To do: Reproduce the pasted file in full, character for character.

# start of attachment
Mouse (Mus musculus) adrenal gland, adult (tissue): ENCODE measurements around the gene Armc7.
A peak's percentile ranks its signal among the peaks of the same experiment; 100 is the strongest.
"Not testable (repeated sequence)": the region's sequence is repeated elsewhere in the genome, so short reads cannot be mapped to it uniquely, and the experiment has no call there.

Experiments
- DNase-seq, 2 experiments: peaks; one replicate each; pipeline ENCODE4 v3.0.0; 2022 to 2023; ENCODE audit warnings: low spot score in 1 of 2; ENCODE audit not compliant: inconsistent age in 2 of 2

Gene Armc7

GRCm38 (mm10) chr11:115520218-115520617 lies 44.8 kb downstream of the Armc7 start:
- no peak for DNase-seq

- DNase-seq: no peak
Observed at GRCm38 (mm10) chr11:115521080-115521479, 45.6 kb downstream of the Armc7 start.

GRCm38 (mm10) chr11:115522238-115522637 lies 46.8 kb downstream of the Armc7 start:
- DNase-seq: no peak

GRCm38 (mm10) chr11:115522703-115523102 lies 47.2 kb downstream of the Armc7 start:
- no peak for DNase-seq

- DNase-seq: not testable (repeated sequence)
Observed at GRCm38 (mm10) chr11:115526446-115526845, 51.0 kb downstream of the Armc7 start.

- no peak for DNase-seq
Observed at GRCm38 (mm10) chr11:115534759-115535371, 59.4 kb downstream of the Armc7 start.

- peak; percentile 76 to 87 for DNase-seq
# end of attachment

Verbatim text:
Mouse (Mus musculus) adrenal gland, adult (tissue): ENCODE measurements around the gene Armc7.
A peak's percentile ranks its signal among the peaks of the same experiment; 100 is the strongest.
"Not testable (repeated sequence)": the region's sequence is repeated elsewhere in the genome, so short reads cannot be mapped to it uniquely, and the experiment has no call there.

Experiments
- DNase-seq, 2 experiments: peaks; one replicate each; pipeline ENCODE4 v3.0.0; 2022 to 2023; ENCODE audit warnings: low spot score in 1 of 2; ENCODE audit not compliant: inconsistent age in 2 of 2

Gene Armc7

GRCm38 (mm10) chr11:115520218-115520617 lies 44.8 kb downstream of the Armc7 start:
- no peak for DNase-seq

- DNase-seq: no peak
Observed at GRCm38 (mm10) chr11:115521080-115521479, 45.6 kb downstream of the Armc7 start.

GRCm38 (mm10) chr11:115522238-115522637 lies 46.8 kb downstream of the Armc7 start:
- DNase-seq: no peak

GRCm38 (mm10) chr11:115522703-115523102 lies 47.2 kb downstream of the Armc7 start:
- no peak for DNase-seq

- DNase-seq: not testable (repeated sequence)
Observed at GRCm38 (mm10) chr11:115526446-115526845, 51.0 kb downstream of the Armc7 start.

- no peak for DNase-seq
Observed at GRCm38 (mm10) chr11:115534759-115535371, 59.4 kb downstream of the Armc7 start.

- peak; percentile 76 to 87 for DNase-seq